Is seeing films at cinemas worth the price?

Is seeing films at cinemas worth the price?

Last night I took my wife and daughter to the local Event cinema to see Captain America: Civil War. I loved the film but…

Let’s see, where should I start?

Price! Two adults and one child cost me $70 for the tickets alone. We did see it in VMAX. VMAX is supposedly a bigger and better screen, with better chairs and a better experience. Ummmmmm… Yes, the chairs were better but that was the only improvement that I really could feel. But $70! The question I ask is “was it good value?”

I guess value is based upon the variables cost and expectation. I expect that for $70 I will get an immersive experience of the film. But I did not. Someone whipped out their iPad and the light distracted me. No cinema attendant came to stop them. I had to glare and hiss at the culprit. The person behind me was crunching away on chips and several people in nearby seats kept whispering. At least a couple of times mobile phones were switched on. It was really distracting.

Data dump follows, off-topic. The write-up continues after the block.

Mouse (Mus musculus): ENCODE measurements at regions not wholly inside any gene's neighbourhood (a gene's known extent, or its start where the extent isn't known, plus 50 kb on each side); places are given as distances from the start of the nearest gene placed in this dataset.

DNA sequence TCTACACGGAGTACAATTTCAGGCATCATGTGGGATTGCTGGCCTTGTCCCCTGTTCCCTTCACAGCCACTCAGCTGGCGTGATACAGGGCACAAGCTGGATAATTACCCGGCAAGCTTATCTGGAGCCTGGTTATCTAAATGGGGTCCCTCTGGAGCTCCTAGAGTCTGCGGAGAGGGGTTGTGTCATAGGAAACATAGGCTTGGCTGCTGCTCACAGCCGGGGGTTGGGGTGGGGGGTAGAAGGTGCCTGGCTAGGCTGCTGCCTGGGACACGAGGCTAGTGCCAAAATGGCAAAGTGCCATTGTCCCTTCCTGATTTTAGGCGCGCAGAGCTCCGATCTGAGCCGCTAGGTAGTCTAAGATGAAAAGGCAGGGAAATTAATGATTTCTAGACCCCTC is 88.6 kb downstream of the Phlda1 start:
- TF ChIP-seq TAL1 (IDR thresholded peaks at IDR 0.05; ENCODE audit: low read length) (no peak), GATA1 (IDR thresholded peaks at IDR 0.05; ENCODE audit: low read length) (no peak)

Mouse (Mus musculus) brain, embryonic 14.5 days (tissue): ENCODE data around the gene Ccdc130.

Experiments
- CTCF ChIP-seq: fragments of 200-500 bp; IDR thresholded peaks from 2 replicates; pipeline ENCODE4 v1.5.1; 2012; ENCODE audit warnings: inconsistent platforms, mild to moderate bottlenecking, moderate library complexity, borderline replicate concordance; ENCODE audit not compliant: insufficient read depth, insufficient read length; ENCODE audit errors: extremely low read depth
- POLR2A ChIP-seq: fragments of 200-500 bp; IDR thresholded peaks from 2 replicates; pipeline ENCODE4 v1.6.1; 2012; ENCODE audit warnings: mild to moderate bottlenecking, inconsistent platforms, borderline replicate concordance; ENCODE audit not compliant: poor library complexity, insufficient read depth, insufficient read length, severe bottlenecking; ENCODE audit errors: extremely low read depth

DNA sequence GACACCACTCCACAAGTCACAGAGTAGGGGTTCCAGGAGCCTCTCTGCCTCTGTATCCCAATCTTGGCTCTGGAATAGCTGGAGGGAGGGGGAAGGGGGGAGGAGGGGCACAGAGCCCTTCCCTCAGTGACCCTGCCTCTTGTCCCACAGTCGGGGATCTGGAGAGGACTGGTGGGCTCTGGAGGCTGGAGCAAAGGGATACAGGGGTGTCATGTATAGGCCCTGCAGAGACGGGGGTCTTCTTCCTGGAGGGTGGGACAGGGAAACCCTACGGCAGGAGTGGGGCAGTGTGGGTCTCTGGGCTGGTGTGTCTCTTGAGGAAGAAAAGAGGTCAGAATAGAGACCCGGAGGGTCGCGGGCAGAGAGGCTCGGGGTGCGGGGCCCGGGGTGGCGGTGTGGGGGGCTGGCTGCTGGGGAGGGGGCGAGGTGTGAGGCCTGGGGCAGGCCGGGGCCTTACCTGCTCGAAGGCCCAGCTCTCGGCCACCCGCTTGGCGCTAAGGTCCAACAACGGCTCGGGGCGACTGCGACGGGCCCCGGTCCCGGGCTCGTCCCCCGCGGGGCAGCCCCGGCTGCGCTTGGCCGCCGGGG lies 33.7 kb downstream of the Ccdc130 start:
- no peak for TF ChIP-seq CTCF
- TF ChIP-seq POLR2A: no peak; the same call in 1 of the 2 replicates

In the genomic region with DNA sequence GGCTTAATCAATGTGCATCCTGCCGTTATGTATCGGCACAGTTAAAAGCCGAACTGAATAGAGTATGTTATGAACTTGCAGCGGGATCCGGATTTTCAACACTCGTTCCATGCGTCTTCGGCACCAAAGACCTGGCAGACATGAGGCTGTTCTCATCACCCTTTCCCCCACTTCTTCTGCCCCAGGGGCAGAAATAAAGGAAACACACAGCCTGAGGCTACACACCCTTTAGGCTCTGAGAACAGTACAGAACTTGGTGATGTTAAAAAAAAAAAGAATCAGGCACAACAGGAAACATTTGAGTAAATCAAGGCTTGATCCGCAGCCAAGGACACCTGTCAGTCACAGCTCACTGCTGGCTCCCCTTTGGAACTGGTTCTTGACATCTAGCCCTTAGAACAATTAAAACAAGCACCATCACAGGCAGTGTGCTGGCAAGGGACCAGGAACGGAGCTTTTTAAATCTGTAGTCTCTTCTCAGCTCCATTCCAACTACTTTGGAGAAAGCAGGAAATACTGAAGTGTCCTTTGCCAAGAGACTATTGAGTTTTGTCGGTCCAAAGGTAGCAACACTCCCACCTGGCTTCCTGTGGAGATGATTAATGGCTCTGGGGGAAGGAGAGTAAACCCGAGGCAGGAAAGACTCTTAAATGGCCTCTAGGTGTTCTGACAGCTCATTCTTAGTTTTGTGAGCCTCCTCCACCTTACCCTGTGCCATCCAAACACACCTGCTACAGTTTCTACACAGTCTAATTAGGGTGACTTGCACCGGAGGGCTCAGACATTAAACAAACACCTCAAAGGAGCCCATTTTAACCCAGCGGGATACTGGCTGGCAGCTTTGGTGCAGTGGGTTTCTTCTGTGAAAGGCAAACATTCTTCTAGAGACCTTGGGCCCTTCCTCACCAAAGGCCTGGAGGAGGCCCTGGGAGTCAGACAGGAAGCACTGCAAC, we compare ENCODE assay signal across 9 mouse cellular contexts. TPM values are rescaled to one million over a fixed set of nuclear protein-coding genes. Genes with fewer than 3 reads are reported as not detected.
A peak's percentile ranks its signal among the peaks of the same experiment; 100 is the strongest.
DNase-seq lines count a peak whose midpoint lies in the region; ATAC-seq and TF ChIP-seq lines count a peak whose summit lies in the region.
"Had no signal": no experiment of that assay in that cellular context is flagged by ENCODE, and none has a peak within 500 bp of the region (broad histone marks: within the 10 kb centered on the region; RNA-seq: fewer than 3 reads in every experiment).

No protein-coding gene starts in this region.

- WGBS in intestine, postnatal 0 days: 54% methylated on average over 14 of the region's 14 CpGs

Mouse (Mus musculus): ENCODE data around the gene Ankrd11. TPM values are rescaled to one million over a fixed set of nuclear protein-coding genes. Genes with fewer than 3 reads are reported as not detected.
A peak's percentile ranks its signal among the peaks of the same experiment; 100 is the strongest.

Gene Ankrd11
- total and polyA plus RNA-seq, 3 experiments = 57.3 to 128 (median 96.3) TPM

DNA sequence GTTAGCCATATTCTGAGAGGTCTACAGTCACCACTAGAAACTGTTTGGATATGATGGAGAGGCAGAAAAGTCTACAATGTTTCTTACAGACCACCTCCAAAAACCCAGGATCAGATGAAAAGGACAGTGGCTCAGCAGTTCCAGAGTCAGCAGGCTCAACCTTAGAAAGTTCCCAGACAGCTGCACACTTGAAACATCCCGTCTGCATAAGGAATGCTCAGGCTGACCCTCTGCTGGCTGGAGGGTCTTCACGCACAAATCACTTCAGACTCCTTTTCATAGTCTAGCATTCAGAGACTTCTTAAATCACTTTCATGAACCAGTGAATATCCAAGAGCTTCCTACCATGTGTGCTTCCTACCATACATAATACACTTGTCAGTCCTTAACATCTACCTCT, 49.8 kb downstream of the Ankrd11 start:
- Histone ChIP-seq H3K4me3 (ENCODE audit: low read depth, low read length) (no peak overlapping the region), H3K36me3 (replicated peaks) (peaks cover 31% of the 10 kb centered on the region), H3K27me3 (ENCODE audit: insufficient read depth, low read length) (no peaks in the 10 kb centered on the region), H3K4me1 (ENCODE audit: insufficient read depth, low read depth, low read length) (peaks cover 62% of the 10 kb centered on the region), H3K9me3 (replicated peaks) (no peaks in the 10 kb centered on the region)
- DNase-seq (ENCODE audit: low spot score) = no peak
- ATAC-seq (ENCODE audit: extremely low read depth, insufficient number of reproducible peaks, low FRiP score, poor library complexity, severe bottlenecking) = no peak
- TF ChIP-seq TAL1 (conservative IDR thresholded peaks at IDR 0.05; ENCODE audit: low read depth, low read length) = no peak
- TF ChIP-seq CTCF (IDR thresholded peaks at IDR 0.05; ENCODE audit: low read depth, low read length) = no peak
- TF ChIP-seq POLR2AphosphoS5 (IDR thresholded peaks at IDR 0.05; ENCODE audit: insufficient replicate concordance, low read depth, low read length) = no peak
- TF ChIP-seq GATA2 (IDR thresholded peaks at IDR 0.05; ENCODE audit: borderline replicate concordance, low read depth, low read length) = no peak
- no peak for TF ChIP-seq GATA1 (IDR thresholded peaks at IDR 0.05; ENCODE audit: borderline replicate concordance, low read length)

Years ago, when I was a kid, tolerating the behaviour of those around us was part and parcel of seeing a film a year or so before it hit television (yep – I predate the video era). But now I have a giant high definition television in my own lounge room. I have five speakers and a subwoofer set up around my viewing area. With a Blu-ray player, AppleTV, BigPond movies and Foxtel my home experience is so much superior to what I experienced last night. My home experience is also so much cheaper. The only difference is that I have to wait a few months before I can see films at home. And that can be frustrating if I don’t want spoilers.

Will I ever go to the cinemas again?

Probably but not often. Mostly if friends want us to go with them. But I know that I won’t enjoy it as much as I can at home.

So no, in my opinion going to a cinema to see a film is no longer value for money.

Can cinemas do anything to change my mind?